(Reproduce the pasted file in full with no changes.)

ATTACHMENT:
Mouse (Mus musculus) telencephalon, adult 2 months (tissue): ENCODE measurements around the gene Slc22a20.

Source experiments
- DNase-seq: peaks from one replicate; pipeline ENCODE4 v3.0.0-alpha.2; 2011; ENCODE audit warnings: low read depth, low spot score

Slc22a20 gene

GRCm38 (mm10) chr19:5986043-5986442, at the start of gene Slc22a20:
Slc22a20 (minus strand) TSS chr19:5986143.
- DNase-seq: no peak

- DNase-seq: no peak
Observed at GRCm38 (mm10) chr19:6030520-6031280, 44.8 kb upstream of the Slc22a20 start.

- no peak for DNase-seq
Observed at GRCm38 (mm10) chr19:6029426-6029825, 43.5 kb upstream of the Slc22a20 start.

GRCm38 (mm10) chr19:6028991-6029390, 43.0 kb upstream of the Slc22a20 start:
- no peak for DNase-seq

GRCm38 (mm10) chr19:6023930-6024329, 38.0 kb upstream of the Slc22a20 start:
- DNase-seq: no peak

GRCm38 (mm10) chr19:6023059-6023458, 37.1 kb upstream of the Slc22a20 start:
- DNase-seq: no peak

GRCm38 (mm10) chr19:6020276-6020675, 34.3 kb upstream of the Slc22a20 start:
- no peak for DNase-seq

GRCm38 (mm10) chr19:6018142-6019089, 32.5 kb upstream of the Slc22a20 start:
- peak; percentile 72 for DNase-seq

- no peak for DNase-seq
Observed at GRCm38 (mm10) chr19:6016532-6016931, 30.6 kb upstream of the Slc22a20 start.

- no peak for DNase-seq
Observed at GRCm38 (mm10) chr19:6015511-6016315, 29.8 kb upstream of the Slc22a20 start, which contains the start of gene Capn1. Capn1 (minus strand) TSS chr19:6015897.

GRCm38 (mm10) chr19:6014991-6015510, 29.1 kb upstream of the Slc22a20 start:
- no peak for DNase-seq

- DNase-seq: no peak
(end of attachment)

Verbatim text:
Mouse (Mus musculus) telencephalon, adult 2 months (tissue): ENCODE measurements around the gene Slc22a20.

Source experiments
- DNase-seq: peaks from one replicate; pipeline ENCODE4 v3.0.0-alpha.2; 2011; ENCODE audit warnings: low read depth, low spot score

Slc22a20 gene

GRCm38 (mm10) chr19:5986043-5986442, at the start of gene Slc22a20:
Slc22a20 (minus strand) TSS chr19:5986143.
- DNase-seq: no peak

- DNase-seq: no peak
Observed at GRCm38 (mm10) chr19:6030520-6031280, 44.8 kb upstream of the Slc22a20 start.

- no peak for DNase-seq
Observed at GRCm38 (mm10) chr19:6029426-6029825, 43.5 kb upstream of the Slc22a20 start.

GRCm38 (mm10) chr19:6028991-6029390, 43.0 kb upstream of the Slc22a20 start:
- no peak for DNase-seq

GRCm38 (mm10) chr19:6023930-6024329, 38.0 kb upstream of the Slc22a20 start:
- DNase-seq: no peak

GRCm38 (mm10) chr19:6023059-6023458, 37.1 kb upstream of the Slc22a20 start:
- DNase-seq: no peak

GRCm38 (mm10) chr19:6020276-6020675, 34.3 kb upstream of the Slc22a20 start:
- no peak for DNase-seq

GRCm38 (mm10) chr19:6018142-6019089, 32.5 kb upstream of the Slc22a20 start:
- peak; percentile 72 for DNase-seq

- no peak for DNase-seq
Observed at GRCm38 (mm10) chr19:6016532-6016931, 30.6 kb upstream of the Slc22a20 start.

- no peak for DNase-seq
Observed at GRCm38 (mm10) chr19:6015511-6016315, 29.8 kb upstream of the Slc22a20 start, which contains the start of gene Capn1. Capn1 (minus strand) TSS chr19:6015897.

GRCm38 (mm10) chr19:6014991-6015510, 29.1 kb upstream of the Slc22a20 start:
- no peak for DNase-seq

- DNase-seq: no peak